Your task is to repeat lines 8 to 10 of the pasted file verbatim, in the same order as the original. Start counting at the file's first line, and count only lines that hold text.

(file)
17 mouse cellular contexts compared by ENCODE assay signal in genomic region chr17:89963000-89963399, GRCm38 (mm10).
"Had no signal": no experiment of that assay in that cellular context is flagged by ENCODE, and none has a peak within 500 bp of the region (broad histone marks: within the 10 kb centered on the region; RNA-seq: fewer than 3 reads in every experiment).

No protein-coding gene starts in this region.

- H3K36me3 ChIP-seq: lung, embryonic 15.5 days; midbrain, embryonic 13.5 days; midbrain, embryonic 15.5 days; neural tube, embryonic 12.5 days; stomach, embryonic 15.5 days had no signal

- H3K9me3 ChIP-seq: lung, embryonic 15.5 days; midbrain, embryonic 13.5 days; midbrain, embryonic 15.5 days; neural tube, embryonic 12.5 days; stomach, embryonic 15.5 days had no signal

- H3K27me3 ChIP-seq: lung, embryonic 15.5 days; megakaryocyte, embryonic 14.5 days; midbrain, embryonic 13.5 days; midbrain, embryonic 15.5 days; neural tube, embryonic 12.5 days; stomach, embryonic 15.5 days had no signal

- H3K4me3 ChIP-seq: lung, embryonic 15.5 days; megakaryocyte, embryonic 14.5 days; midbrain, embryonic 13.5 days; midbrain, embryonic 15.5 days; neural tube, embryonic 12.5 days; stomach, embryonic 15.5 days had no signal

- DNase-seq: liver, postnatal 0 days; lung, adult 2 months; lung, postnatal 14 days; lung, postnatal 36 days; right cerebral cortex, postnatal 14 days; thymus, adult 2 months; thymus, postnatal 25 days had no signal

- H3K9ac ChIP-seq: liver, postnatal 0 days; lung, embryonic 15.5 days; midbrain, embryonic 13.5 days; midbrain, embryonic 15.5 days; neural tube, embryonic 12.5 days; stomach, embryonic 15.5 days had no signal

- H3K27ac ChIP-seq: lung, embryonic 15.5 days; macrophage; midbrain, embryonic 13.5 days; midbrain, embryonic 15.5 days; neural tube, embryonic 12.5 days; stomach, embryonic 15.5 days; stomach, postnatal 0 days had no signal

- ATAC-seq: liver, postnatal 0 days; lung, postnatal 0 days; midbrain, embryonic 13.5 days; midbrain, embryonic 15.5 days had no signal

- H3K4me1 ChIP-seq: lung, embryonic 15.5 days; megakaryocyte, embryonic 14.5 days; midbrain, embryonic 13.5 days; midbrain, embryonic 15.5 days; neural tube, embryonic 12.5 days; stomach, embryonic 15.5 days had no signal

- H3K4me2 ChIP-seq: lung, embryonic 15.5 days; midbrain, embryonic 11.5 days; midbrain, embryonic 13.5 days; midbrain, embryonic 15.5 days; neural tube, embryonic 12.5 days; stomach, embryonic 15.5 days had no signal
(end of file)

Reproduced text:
- DNase-seq: liver, postnatal 0 days; lung, adult 2 months; lung, postnatal 14 days; lung, postnatal 36 days; right cerebral cortex, postnatal 14 days; thymus, adult 2 months; thymus, postnatal 25 days had no signal

- H3K9ac ChIP-seq: liver, postnatal 0 days; lung, embryonic 15.5 days; midbrain, embryonic 13.5 days; midbrain, embryonic 15.5 days; neural tube, embryonic 12.5 days; stomach, embryonic 15.5 days had no signal

- H3K27ac ChIP-seq: lung, embryonic 15.5 days; macrophage; midbrain, embryonic 13.5 days; midbrain, embryonic 15.5 days; neural tube, embryonic 12.5 days; stomach, embryonic 15.5 days; stomach, postnatal 0 days had no signal